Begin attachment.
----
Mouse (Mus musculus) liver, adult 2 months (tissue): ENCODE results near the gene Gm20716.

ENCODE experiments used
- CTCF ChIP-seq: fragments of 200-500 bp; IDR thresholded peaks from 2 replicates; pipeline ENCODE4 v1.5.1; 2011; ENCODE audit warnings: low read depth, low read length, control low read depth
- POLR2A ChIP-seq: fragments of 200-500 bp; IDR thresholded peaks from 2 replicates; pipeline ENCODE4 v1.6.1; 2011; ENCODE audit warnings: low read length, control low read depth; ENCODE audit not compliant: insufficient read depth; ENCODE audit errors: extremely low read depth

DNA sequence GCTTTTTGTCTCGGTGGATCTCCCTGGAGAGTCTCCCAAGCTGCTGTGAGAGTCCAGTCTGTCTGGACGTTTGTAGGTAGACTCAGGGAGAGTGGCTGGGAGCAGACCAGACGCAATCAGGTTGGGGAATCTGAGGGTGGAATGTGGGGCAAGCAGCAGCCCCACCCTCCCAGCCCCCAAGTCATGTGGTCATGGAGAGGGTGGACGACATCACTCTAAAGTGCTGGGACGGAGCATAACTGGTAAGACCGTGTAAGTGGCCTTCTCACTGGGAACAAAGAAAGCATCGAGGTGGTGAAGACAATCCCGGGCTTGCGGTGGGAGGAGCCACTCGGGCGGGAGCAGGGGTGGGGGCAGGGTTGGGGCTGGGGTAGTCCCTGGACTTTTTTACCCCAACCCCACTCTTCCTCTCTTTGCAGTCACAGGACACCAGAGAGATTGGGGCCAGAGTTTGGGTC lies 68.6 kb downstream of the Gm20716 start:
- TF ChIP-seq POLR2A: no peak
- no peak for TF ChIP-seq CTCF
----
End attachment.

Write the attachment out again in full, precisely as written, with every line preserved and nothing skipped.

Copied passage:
Mouse (Mus musculus) liver, adult 2 months (tissue): ENCODE results near the gene Gm20716.

ENCODE experiments used
- CTCF ChIP-seq: fragments of 200-500 bp; IDR thresholded peaks from 2 replicates; pipeline ENCODE4 v1.5.1; 2011; ENCODE audit warnings: low read depth, low read length, control low read depth
- POLR2A ChIP-seq: fragments of 200-500 bp; IDR thresholded peaks from 2 replicates; pipeline ENCODE4 v1.6.1; 2011; ENCODE audit warnings: low read length, control low read depth; ENCODE audit not compliant: insufficient read depth; ENCODE audit errors: extremely low read depth

DNA sequence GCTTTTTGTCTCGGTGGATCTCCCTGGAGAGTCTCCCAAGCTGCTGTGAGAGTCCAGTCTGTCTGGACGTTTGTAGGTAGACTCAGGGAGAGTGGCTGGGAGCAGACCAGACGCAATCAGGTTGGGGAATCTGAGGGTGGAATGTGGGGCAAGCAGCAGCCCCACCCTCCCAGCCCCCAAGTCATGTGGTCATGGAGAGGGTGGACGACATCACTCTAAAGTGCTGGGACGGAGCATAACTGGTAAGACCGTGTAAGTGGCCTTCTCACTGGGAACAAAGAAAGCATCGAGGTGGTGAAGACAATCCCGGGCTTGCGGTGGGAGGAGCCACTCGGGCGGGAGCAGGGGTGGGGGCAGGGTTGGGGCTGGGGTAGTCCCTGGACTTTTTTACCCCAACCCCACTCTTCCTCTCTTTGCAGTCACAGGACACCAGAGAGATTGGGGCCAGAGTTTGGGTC lies 68.6 kb downstream of the Gm20716 start:
- TF ChIP-seq POLR2A: no peak
- no peak for TF ChIP-seq CTCF